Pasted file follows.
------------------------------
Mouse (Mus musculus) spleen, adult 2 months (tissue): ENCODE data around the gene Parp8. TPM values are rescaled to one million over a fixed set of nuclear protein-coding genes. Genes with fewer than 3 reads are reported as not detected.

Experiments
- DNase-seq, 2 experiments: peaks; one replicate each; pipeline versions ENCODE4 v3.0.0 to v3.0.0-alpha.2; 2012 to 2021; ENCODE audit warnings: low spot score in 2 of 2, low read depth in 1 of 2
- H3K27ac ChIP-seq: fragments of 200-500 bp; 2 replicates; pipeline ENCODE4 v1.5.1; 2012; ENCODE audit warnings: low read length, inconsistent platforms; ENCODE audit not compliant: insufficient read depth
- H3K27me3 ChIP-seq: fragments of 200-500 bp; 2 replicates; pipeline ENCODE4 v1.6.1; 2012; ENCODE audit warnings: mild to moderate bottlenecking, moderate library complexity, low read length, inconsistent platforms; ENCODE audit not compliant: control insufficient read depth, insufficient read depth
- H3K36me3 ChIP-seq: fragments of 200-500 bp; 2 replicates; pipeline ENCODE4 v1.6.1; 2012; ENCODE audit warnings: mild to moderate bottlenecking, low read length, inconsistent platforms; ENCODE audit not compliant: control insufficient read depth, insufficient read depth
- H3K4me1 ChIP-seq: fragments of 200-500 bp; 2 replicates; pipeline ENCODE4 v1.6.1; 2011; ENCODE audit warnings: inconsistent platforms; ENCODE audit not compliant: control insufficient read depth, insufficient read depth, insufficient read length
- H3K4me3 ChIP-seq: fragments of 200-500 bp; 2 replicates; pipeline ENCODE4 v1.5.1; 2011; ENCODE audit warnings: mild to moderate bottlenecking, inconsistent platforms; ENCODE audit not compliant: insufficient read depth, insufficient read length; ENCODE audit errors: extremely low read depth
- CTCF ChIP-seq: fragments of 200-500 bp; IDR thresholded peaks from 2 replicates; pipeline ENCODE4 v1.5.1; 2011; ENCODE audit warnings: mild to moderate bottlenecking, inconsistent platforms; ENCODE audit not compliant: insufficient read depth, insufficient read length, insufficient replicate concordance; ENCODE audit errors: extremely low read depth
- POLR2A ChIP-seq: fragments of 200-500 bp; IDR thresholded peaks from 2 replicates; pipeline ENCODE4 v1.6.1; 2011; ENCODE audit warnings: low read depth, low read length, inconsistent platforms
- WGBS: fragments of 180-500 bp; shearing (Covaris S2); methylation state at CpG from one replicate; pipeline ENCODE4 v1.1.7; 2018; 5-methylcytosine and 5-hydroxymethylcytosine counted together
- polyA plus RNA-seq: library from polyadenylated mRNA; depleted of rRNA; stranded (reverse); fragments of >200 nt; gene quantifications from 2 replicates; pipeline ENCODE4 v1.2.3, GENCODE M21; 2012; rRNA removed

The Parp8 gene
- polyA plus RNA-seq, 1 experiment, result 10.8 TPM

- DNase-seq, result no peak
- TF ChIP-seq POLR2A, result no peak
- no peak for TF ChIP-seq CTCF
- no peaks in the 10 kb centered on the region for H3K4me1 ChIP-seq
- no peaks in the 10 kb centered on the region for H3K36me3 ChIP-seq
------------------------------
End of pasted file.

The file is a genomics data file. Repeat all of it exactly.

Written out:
Mouse (Mus musculus) spleen, adult 2 months (tissue): ENCODE data around the gene Parp8. TPM values are rescaled to one million over a fixed set of nuclear protein-coding genes. Genes with fewer than 3 reads are reported as not detected.

Experiments
- DNase-seq, 2 experiments: peaks; one replicate each; pipeline versions ENCODE4 v3.0.0 to v3.0.0-alpha.2; 2012 to 2021; ENCODE audit warnings: low spot score in 2 of 2, low read depth in 1 of 2
- H3K27ac ChIP-seq: fragments of 200-500 bp; 2 replicates; pipeline ENCODE4 v1.5.1; 2012; ENCODE audit warnings: low read length, inconsistent platforms; ENCODE audit not compliant: insufficient read depth
- H3K27me3 ChIP-seq: fragments of 200-500 bp; 2 replicates; pipeline ENCODE4 v1.6.1; 2012; ENCODE audit warnings: mild to moderate bottlenecking, moderate library complexity, low read length, inconsistent platforms; ENCODE audit not compliant: control insufficient read depth, insufficient read depth
- H3K36me3 ChIP-seq: fragments of 200-500 bp; 2 replicates; pipeline ENCODE4 v1.6.1; 2012; ENCODE audit warnings: mild to moderate bottlenecking, low read length, inconsistent platforms; ENCODE audit not compliant: control insufficient read depth, insufficient read depth
- H3K4me1 ChIP-seq: fragments of 200-500 bp; 2 replicates; pipeline ENCODE4 v1.6.1; 2011; ENCODE audit warnings: inconsistent platforms; ENCODE audit not compliant: control insufficient read depth, insufficient read depth, insufficient read length
- H3K4me3 ChIP-seq: fragments of 200-500 bp; 2 replicates; pipeline ENCODE4 v1.5.1; 2011; ENCODE audit warnings: mild to moderate bottlenecking, inconsistent platforms; ENCODE audit not compliant: insufficient read depth, insufficient read length; ENCODE audit errors: extremely low read depth
- CTCF ChIP-seq: fragments of 200-500 bp; IDR thresholded peaks from 2 replicates; pipeline ENCODE4 v1.5.1; 2011; ENCODE audit warnings: mild to moderate bottlenecking, inconsistent platforms; ENCODE audit not compliant: insufficient read depth, insufficient read length, insufficient replicate concordance; ENCODE audit errors: extremely low read depth
- POLR2A ChIP-seq: fragments of 200-500 bp; IDR thresholded peaks from 2 replicates; pipeline ENCODE4 v1.6.1; 2011; ENCODE audit warnings: low read depth, low read length, inconsistent platforms
- WGBS: fragments of 180-500 bp; shearing (Covaris S2); methylation state at CpG from one replicate; pipeline ENCODE4 v1.1.7; 2018; 5-methylcytosine and 5-hydroxymethylcytosine counted together
- polyA plus RNA-seq: library from polyadenylated mRNA; depleted of rRNA; stranded (reverse); fragments of >200 nt; gene quantifications from 2 replicates; pipeline ENCODE4 v1.2.3, GENCODE M21; 2012; rRNA removed

The Parp8 gene
- polyA plus RNA-seq, 1 experiment, result 10.8 TPM

- DNase-seq, result no peak
- TF ChIP-seq POLR2A, result no peak
- no peak for TF ChIP-seq CTCF
- no peaks in the 10 kb centered on the region for H3K4me1 ChIP-seq
- no peaks in the 10 kb centered on the region for H3K36me3 ChIP-seq